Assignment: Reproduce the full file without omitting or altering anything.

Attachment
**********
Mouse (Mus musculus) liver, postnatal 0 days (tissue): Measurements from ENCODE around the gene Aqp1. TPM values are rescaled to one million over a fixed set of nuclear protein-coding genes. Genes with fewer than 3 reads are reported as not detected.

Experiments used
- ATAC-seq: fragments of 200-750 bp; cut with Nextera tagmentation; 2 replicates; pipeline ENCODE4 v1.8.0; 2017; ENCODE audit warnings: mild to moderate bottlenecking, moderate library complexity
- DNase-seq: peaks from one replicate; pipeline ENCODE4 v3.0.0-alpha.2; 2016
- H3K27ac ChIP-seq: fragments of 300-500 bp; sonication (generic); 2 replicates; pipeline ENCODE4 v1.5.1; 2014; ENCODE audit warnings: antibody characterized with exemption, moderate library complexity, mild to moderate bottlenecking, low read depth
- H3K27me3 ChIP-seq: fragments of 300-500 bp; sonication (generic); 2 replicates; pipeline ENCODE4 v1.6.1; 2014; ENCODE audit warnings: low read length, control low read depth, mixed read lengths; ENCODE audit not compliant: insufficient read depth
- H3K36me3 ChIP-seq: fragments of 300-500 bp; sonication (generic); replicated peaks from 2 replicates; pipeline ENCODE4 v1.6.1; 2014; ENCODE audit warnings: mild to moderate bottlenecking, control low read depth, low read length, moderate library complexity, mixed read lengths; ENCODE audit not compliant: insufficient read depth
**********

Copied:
Mouse (Mus musculus) liver, postnatal 0 days (tissue): Measurements from ENCODE around the gene Aqp1. TPM values are rescaled to one million over a fixed set of nuclear protein-coding genes. Genes with fewer than 3 reads are reported as not detected.

Experiments used
- ATAC-seq: fragments of 200-750 bp; cut with Nextera tagmentation; 2 replicates; pipeline ENCODE4 v1.8.0; 2017; ENCODE audit warnings: mild to moderate bottlenecking, moderate library complexity
- DNase-seq: peaks from one replicate; pipeline ENCODE4 v3.0.0-alpha.2; 2016
- H3K27ac ChIP-seq: fragments of 300-500 bp; sonication (generic); 2 replicates; pipeline ENCODE4 v1.5.1; 2014; ENCODE audit warnings: antibody characterized with exemption, moderate library complexity, mild to moderate bottlenecking, low read depth
- H3K27me3 ChIP-seq: fragments of 300-500 bp; sonication (generic); 2 replicates; pipeline ENCODE4 v1.6.1; 2014; ENCODE audit warnings: low read length, control low read depth, mixed read lengths; ENCODE audit not compliant: insufficient read depth
- H3K36me3 ChIP-seq: fragments of 300-500 bp; sonication (generic); replicated peaks from 2 replicates; pipeline ENCODE4 v1.6.1; 2014; ENCODE audit warnings: mild to moderate bottlenecking, control low read depth, low read length, moderate library complexity, mixed read lengths; ENCODE audit not compliant: insufficient read depth